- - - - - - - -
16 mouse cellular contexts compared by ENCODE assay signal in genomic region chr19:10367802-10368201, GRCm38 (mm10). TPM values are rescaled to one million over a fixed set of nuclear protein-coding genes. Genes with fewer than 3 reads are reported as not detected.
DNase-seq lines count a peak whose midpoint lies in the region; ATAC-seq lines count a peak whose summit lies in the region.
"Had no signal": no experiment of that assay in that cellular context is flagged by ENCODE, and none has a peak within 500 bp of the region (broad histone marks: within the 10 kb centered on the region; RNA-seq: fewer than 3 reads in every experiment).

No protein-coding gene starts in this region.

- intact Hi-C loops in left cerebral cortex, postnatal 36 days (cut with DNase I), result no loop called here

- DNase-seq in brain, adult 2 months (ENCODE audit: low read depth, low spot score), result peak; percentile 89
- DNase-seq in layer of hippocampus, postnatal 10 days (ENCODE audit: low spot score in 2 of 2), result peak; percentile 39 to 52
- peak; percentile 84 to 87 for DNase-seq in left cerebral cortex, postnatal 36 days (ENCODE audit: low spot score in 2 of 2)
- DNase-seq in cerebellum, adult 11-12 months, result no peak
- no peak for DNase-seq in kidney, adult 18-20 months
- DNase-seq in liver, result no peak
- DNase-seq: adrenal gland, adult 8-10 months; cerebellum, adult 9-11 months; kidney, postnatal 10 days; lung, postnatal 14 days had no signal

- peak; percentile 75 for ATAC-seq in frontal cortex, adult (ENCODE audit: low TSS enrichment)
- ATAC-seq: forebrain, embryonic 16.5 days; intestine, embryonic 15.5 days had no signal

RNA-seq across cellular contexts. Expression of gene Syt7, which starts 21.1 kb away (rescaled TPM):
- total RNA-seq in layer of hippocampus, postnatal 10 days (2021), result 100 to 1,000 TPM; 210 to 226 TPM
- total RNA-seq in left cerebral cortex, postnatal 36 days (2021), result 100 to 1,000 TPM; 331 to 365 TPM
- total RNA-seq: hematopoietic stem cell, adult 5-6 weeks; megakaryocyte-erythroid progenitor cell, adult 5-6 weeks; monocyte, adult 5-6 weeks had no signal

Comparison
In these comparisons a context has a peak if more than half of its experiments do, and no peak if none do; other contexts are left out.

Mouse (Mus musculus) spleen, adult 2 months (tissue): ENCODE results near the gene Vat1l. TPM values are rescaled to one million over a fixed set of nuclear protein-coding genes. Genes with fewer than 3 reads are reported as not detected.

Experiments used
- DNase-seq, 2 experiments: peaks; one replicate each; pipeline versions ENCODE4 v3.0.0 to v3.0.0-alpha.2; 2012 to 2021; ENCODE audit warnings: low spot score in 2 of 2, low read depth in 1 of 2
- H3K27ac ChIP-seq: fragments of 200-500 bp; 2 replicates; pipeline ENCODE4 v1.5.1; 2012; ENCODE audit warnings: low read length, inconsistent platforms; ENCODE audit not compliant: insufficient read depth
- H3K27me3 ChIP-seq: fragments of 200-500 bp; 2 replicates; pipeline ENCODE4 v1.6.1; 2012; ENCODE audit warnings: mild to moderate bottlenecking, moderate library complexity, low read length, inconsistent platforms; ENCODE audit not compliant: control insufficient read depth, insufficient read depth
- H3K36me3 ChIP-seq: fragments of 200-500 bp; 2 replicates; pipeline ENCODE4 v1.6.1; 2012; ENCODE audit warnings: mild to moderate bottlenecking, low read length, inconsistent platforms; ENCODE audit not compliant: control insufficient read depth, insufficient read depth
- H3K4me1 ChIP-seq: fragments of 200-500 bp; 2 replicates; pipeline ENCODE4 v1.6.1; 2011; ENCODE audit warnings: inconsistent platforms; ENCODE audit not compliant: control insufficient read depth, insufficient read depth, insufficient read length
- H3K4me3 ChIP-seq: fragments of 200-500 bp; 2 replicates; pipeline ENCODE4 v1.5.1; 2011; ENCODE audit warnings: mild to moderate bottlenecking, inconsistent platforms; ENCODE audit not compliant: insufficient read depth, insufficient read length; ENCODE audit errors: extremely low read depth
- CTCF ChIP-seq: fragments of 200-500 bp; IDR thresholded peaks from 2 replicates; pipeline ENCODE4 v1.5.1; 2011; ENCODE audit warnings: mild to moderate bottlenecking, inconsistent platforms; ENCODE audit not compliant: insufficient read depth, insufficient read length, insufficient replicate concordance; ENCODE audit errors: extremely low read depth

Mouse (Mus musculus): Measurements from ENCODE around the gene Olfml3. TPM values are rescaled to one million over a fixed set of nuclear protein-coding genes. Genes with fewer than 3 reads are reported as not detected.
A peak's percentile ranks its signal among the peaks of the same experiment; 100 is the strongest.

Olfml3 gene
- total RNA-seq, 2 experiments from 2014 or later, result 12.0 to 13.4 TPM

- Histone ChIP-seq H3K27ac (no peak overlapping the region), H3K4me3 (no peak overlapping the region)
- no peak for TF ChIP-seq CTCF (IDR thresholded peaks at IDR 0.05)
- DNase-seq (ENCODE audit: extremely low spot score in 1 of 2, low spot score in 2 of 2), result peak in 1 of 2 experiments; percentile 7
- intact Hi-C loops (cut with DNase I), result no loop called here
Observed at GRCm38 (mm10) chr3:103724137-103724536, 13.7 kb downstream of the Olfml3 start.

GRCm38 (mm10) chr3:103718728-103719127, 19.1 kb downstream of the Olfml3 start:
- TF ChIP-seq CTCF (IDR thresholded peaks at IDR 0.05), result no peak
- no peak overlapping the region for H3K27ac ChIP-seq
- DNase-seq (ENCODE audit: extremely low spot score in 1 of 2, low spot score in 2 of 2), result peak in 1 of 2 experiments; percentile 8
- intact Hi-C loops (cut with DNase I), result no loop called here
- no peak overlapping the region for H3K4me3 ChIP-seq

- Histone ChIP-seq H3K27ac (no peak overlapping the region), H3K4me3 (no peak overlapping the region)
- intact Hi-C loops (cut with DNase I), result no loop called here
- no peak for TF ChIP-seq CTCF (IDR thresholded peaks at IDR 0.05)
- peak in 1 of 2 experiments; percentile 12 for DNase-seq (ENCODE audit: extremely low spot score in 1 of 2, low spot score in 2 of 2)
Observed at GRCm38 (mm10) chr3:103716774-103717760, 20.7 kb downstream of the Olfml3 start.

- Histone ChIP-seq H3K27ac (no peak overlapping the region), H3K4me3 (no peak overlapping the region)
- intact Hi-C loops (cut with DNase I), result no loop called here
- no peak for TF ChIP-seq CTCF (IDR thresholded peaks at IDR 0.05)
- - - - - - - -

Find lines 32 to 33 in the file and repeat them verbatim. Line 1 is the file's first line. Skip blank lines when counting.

Olfml3 gene
- total RNA-seq, 2 experiments from 2014 or later, result 12.0 to 13.4 TPM